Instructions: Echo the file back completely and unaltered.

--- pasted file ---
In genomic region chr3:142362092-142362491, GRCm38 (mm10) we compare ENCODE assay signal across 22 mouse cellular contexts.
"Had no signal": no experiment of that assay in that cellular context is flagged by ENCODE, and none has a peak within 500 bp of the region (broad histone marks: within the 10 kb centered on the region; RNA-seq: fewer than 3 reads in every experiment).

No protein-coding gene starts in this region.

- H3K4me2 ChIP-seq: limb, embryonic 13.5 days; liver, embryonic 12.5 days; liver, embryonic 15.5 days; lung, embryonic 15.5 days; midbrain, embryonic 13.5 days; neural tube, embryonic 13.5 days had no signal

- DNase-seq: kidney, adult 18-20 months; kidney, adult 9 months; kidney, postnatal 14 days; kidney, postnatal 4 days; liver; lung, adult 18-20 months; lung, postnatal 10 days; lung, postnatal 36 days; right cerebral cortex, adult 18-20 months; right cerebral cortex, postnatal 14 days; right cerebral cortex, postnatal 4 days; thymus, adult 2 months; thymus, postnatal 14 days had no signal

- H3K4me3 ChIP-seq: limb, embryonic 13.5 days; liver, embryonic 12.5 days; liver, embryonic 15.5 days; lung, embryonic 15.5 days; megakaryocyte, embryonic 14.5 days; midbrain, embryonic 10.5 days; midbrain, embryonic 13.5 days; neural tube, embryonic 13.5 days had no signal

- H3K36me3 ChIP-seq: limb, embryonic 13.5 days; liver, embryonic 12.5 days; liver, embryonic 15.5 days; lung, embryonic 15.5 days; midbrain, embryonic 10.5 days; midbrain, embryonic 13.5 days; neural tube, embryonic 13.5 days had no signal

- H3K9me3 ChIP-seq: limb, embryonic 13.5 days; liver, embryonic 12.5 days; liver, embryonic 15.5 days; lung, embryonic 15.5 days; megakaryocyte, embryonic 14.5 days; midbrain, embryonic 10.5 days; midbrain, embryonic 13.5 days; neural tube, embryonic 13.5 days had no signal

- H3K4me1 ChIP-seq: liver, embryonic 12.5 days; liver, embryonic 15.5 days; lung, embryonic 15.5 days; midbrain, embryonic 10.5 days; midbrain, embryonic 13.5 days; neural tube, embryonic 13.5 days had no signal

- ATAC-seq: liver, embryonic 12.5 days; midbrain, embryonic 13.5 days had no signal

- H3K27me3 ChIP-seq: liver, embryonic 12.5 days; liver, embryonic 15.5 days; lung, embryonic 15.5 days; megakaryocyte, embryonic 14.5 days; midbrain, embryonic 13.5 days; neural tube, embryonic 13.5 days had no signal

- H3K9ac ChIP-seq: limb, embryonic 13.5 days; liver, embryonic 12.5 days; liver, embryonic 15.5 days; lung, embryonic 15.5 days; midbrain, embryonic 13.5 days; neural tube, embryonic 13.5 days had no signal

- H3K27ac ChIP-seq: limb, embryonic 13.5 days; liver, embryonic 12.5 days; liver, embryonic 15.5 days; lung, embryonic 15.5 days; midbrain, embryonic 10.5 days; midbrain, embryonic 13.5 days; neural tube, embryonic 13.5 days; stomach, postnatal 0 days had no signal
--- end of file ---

In genomic region chr3:142362092-142362491, GRCm38 (mm10) we compare ENCODE assay signal across 22 mouse cellular contexts.
"Had no signal": no experiment of that assay in that cellular context is flagged by ENCODE, and none has a peak within 500 bp of the region (broad histone marks: within the 10 kb centered on the region; RNA-seq: fewer than 3 reads in every experiment).

No protein-coding gene starts in this region.

- H3K4me2 ChIP-seq: limb, embryonic 13.5 days; liver, embryonic 12.5 days; liver, embryonic 15.5 days; lung, embryonic 15.5 days; midbrain, embryonic 13.5 days; neural tube, embryonic 13.5 days had no signal

- DNase-seq: kidney, adult 18-20 months; kidney, adult 9 months; kidney, postnatal 14 days; kidney, postnatal 4 days; liver; lung, adult 18-20 months; lung, postnatal 10 days; lung, postnatal 36 days; right cerebral cortex, adult 18-20 months; right cerebral cortex, postnatal 14 days; right cerebral cortex, postnatal 4 days; thymus, adult 2 months; thymus, postnatal 14 days had no signal

- H3K4me3 ChIP-seq: limb, embryonic 13.5 days; liver, embryonic 12.5 days; liver, embryonic 15.5 days; lung, embryonic 15.5 days; megakaryocyte, embryonic 14.5 days; midbrain, embryonic 10.5 days; midbrain, embryonic 13.5 days; neural tube, embryonic 13.5 days had no signal

- H3K36me3 ChIP-seq: limb, embryonic 13.5 days; liver, embryonic 12.5 days; liver, embryonic 15.5 days; lung, embryonic 15.5 days; midbrain, embryonic 10.5 days; midbrain, embryonic 13.5 days; neural tube, embryonic 13.5 days had no signal

- H3K9me3 ChIP-seq: limb, embryonic 13.5 days; liver, embryonic 12.5 days; liver, embryonic 15.5 days; lung, embryonic 15.5 days; megakaryocyte, embryonic 14.5 days; midbrain, embryonic 10.5 days; midbrain, embryonic 13.5 days; neural tube, embryonic 13.5 days had no signal

- H3K4me1 ChIP-seq: liver, embryonic 12.5 days; liver, embryonic 15.5 days; lung, embryonic 15.5 days; midbrain, embryonic 10.5 days; midbrain, embryonic 13.5 days; neural tube, embryonic 13.5 days had no signal

- ATAC-seq: liver, embryonic 12.5 days; midbrain, embryonic 13.5 days had no signal

- H3K27me3 ChIP-seq: liver, embryonic 12.5 days; liver, embryonic 15.5 days; lung, embryonic 15.5 days; megakaryocyte, embryonic 14.5 days; midbrain, embryonic 13.5 days; neural tube, embryonic 13.5 days had no signal

- H3K9ac ChIP-seq: limb, embryonic 13.5 days; liver, embryonic 12.5 days; liver, embryonic 15.5 days; lung, embryonic 15.5 days; midbrain, embryonic 13.5 days; neural tube, embryonic 13.5 days had no signal

- H3K27ac ChIP-seq: limb, embryonic 13.5 days; liver, embryonic 12.5 days; liver, embryonic 15.5 days; lung, embryonic 15.5 days; midbrain, embryonic 10.5 days; midbrain, embryonic 13.5 days; neural tube, embryonic 13.5 days; stomach, postnatal 0 days had no signal